Major oil companies are back in profit after a sharp drop in profits during 2020 as a result of quarantines to contain the spread of COVID-19.
Oil giant Exxon reported first-quarter earnings of $2.7 billion, after a sharp drop in 2020 and being dropped from the S&P 500 financial index for underperformance.
Chevron reported profits of $1.4 billion, while BP reported profits of $4.7 billion. The Dutch firm Royal Dutch Shell reported revenues of $3.2 billion, while Total SE reported revenues of $3 billion.
“That recovery, which we had anticipated happening at some point in time, is happening sooner than we anticipated,” said Exxon CEO Darren Woods in an interview where he also explained that: “As economies are reopening and rebounding quicker, in some places, than expected, we are seeing a demand response.”
The pandemic was especially strong for oil companies, which experienced serious drops in revenues due to closures, decreased international trade, and border closures in many countries.
Many oil companies opted to diversify and invest in renewable energies, as was the case of Shell, BP, and Total SE. The only oil company that did not consider diversifying into renewable energies was precisely Exxon, which suffered one of the biggest falls during 2020, reporting losses of over $22 billion.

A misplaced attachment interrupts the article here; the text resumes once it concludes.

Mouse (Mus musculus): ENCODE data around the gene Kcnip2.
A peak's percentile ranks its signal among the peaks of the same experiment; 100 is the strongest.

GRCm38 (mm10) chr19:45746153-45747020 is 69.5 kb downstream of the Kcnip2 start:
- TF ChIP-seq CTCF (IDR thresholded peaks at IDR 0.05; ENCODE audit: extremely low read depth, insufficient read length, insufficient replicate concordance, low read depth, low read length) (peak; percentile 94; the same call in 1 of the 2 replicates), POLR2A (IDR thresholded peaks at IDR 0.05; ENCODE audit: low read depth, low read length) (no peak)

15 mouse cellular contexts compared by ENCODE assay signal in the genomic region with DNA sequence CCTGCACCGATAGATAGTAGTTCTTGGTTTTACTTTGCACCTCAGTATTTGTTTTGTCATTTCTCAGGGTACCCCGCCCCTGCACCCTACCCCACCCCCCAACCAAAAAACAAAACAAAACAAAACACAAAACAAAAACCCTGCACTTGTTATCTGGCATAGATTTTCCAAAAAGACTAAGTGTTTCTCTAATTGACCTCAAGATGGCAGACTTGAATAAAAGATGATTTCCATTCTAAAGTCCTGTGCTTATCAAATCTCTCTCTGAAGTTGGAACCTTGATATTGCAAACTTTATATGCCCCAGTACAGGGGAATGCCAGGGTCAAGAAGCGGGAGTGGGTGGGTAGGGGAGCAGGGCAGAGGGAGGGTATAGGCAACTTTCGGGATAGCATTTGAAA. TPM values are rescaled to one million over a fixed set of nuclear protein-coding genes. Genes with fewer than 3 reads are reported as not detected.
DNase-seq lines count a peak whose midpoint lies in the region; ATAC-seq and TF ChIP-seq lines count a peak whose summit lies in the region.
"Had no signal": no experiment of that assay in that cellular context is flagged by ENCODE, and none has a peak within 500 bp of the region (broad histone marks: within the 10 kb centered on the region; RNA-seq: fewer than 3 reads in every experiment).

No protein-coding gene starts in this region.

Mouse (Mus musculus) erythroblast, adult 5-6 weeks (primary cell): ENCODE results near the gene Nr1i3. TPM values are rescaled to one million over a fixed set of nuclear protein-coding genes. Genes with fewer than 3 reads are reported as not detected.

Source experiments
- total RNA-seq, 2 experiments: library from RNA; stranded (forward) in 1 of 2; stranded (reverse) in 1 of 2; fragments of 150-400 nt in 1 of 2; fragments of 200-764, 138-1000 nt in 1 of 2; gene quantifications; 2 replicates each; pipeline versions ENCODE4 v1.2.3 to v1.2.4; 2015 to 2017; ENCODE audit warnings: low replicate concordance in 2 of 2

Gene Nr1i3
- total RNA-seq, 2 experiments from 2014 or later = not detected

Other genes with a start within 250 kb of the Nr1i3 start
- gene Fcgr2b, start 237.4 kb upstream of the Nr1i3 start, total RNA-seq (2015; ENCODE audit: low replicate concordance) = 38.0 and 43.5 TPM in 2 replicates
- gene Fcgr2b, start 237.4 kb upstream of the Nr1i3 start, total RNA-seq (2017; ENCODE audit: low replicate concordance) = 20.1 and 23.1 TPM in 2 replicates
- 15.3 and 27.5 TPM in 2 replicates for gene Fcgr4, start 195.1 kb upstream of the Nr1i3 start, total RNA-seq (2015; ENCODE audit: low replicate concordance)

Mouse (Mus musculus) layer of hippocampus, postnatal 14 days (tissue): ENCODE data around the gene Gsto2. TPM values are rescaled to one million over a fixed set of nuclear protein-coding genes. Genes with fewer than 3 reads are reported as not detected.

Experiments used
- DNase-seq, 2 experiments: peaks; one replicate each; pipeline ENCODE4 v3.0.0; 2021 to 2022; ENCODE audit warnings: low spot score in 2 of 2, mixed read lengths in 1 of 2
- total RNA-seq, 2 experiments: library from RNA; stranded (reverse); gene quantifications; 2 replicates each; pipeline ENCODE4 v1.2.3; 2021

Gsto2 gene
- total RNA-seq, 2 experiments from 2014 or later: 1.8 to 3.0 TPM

In the United States, the freeze that Texas experienced also boosted the profits of oil companies, as the demand for fuel increased to cover the energy deficit that the grid had after the first few days. Chevron alone increased its profits by $5 million as a result of the freeze.
With the increase in demand also came an increase in the price of a barrel of oil, which closed at $65 a barrel on Thursday, after a steady six-week increase. Part of the increase in the price of a barrel of oil was due to OPEC’s decision at the end of last year to retain oil reserves to put upward pressure on the price.
The price of oil companies’ shares has behaved at the same pace as the rise in the price of a barrel. While the price of a barrel of oil recovered 80 % of its pre-pandemic value, the shares of oil companies grew by an average of 65 %. Yet oil company stock prices continue to sell below their pre-pandemic prices.
Although there is a general mood of optimism about the recovery of oil demand, international markets are concerned about the new increase of Covid-19 cases in Latin America and India, where the situation has forced local authorities to call for new quarantines. The slowdown in economic activity in India could push oil demand down by as much as $900,000 barrels per day.
Some analysts doubt that oil companies will be able to fully recover to their pre-pandemic performance, as policy in the United States has become very antagonistic towards fossil fuels.
President Joe Biden has pledged to halve emission levels by 2030, which implies a policy that discourages the use of fossil fuels for power generation, as well as a boost to the electric car industry.